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Discussion Starter · #1 ·
The sails to my new old boat, of which I have two sets, and which I admit are in poor condition are missing the battens (well, I have 2 in one sail set (one of those is broken in half).

Do I need to buy battens specifically or can I make my own?

If I make my own, will any light, stiff material do as long as I insure that the edges are smoothed & rounded? For instance I was thinking light plexiglass verses wood.

Rich
 

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Rich-

I wouldn't use plexiglass. If the stuff cracks or snaps under the strains of use as a batten, it will quickly shred your sails.
 

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You can make your own battens. I did. I don't know as you'd want to use plexiglass. Plexiglass will break in Very Bad Ways under stress, with sharp, pointy edges, IIRC. You can buy batten material. (Don't know where.) A friend at our sail club gave me a big, long piece of it for one of our sails. A pencil, a small, portable vice, a hacksaw, a flat file and some rigging tape and Bob's your uncle :).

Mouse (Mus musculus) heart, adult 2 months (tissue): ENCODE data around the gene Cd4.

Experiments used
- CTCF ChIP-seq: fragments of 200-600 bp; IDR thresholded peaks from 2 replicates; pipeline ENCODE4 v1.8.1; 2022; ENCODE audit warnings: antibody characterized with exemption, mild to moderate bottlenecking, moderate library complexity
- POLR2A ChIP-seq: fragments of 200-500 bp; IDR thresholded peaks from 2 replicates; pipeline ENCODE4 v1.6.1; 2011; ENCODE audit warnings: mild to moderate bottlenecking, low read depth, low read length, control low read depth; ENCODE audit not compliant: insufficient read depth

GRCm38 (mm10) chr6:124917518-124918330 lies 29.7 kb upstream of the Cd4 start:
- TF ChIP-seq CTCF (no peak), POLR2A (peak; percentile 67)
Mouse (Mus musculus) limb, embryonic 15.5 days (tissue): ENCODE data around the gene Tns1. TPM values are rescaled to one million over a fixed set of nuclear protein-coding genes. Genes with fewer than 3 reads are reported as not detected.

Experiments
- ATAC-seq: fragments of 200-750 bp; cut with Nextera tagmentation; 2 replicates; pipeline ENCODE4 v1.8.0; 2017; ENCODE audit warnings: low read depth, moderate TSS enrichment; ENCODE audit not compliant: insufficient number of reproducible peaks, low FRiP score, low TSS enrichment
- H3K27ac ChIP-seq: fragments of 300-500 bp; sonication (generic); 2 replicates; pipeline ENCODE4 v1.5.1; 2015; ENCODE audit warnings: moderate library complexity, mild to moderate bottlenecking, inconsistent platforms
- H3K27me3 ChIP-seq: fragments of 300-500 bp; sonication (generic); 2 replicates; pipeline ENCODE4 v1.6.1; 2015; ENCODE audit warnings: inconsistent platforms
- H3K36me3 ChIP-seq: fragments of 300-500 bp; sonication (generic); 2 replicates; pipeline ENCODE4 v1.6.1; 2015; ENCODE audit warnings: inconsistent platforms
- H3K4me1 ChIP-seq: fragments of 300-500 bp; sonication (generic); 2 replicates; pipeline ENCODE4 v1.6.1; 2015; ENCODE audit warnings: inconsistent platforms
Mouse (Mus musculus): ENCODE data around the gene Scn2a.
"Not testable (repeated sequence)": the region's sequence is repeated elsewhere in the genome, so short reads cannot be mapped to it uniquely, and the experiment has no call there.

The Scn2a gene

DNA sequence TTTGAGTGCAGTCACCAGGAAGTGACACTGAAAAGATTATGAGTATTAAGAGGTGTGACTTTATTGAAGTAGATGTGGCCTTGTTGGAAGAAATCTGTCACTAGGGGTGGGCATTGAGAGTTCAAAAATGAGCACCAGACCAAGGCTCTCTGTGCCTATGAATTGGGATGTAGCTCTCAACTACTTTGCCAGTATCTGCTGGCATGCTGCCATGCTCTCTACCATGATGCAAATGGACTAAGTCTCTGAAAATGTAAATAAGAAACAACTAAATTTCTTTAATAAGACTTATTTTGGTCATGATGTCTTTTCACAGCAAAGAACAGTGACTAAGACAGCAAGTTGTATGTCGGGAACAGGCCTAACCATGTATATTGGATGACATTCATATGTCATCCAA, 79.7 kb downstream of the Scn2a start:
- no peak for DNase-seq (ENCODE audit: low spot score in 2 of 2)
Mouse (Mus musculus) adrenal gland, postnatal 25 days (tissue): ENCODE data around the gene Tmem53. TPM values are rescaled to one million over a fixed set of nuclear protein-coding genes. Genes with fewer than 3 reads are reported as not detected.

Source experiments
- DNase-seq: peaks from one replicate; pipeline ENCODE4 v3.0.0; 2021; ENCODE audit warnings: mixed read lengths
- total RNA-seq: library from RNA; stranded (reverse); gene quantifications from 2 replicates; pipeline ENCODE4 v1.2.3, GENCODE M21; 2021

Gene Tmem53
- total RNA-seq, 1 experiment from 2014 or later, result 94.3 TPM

Hint: Better to err on the side of slightly too long than too short. You can always file it down to size. I was told you want the batten mildly difficult to get into the pocket, but not exceedingly so.

Jim
 

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Discussion Starter · #4 · (Edited)
I found this when I googled battens material sail.

Article on battens

I had no idea this was such a complicated subject. I think that battens may be a case where as long as it fits good and is the right size I'll get 90-95% of the benefit. I don't think I'm going to worry too much about taper and whether or not it's soft or hard or whatever. I think a trip to Home Depot and Lowe's is in order.

Anything else? Any particular type of wood that is preferred?